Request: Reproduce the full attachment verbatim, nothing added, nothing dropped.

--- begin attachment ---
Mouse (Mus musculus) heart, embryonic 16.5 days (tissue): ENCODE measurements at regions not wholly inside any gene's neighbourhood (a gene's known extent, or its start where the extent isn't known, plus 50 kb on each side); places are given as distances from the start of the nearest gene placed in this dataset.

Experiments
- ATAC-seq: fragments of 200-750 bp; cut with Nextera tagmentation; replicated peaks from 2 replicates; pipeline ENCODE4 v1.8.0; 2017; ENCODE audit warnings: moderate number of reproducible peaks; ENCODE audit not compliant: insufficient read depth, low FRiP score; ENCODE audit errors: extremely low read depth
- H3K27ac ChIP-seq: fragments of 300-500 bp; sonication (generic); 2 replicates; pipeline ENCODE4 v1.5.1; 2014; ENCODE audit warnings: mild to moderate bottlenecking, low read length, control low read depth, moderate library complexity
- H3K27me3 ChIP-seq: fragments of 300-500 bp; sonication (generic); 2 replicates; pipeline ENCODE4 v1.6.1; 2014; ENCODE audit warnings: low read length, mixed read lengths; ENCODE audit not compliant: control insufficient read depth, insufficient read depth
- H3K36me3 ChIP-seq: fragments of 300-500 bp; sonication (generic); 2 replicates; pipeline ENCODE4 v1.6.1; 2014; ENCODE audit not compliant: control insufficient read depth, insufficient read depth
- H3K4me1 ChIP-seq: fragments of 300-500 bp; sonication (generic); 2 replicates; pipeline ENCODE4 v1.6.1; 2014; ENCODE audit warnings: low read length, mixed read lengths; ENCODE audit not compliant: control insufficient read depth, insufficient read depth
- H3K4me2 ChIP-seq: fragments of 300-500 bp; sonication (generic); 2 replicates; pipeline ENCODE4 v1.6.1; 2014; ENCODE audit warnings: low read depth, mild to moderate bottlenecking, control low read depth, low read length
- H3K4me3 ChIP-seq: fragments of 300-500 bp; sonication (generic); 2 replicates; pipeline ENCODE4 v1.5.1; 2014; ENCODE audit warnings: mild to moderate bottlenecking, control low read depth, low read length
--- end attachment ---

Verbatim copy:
Mouse (Mus musculus) heart, embryonic 16.5 days (tissue): ENCODE measurements at regions not wholly inside any gene's neighbourhood (a gene's known extent, or its start where the extent isn't known, plus 50 kb on each side); places are given as distances from the start of the nearest gene placed in this dataset.

Experiments
- ATAC-seq: fragments of 200-750 bp; cut with Nextera tagmentation; replicated peaks from 2 replicates; pipeline ENCODE4 v1.8.0; 2017; ENCODE audit warnings: moderate number of reproducible peaks; ENCODE audit not compliant: insufficient read depth, low FRiP score; ENCODE audit errors: extremely low read depth
- H3K27ac ChIP-seq: fragments of 300-500 bp; sonication (generic); 2 replicates; pipeline ENCODE4 v1.5.1; 2014; ENCODE audit warnings: mild to moderate bottlenecking, low read length, control low read depth, moderate library complexity
- H3K27me3 ChIP-seq: fragments of 300-500 bp; sonication (generic); 2 replicates; pipeline ENCODE4 v1.6.1; 2014; ENCODE audit warnings: low read length, mixed read lengths; ENCODE audit not compliant: control insufficient read depth, insufficient read depth
- H3K36me3 ChIP-seq: fragments of 300-500 bp; sonication (generic); 2 replicates; pipeline ENCODE4 v1.6.1; 2014; ENCODE audit not compliant: control insufficient read depth, insufficient read depth
- H3K4me1 ChIP-seq: fragments of 300-500 bp; sonication (generic); 2 replicates; pipeline ENCODE4 v1.6.1; 2014; ENCODE audit warnings: low read length, mixed read lengths; ENCODE audit not compliant: control insufficient read depth, insufficient read depth
- H3K4me2 ChIP-seq: fragments of 300-500 bp; sonication (generic); 2 replicates; pipeline ENCODE4 v1.6.1; 2014; ENCODE audit warnings: low read depth, mild to moderate bottlenecking, control low read depth, low read length
- H3K4me3 ChIP-seq: fragments of 300-500 bp; sonication (generic); 2 replicates; pipeline ENCODE4 v1.5.1; 2014; ENCODE audit warnings: mild to moderate bottlenecking, control low read depth, low read length